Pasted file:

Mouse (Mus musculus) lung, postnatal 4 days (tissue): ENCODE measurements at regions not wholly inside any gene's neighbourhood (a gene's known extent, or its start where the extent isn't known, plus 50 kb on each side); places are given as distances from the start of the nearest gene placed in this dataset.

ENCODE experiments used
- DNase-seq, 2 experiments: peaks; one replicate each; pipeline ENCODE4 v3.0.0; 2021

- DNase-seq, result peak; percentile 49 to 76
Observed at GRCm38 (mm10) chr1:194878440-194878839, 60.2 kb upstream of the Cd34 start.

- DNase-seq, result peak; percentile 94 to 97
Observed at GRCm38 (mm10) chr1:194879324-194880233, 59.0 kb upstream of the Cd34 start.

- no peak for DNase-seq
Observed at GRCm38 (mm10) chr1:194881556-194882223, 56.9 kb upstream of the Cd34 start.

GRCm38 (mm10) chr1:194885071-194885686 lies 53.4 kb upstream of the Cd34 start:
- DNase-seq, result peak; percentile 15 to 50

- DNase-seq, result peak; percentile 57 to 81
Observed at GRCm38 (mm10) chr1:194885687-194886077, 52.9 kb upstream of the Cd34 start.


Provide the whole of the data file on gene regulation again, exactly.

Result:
Mouse (Mus musculus) lung, postnatal 4 days (tissue): ENCODE measurements at regions not wholly inside any gene's neighbourhood (a gene's known extent, or its start where the extent isn't known, plus 50 kb on each side); places are given as distances from the start of the nearest gene placed in this dataset.

ENCODE experiments used
- DNase-seq, 2 experiments: peaks; one replicate each; pipeline ENCODE4 v3.0.0; 2021

- DNase-seq, result peak; percentile 49 to 76
Observed at GRCm38 (mm10) chr1:194878440-194878839, 60.2 kb upstream of the Cd34 start.

- DNase-seq, result peak; percentile 94 to 97
Observed at GRCm38 (mm10) chr1:194879324-194880233, 59.0 kb upstream of the Cd34 start.

- no peak for DNase-seq
Observed at GRCm38 (mm10) chr1:194881556-194882223, 56.9 kb upstream of the Cd34 start.

GRCm38 (mm10) chr1:194885071-194885686 lies 53.4 kb upstream of the Cd34 start:
- DNase-seq, result peak; percentile 15 to 50

- DNase-seq, result peak; percentile 57 to 81
Observed at GRCm38 (mm10) chr1:194885687-194886077, 52.9 kb upstream of the Cd34 start.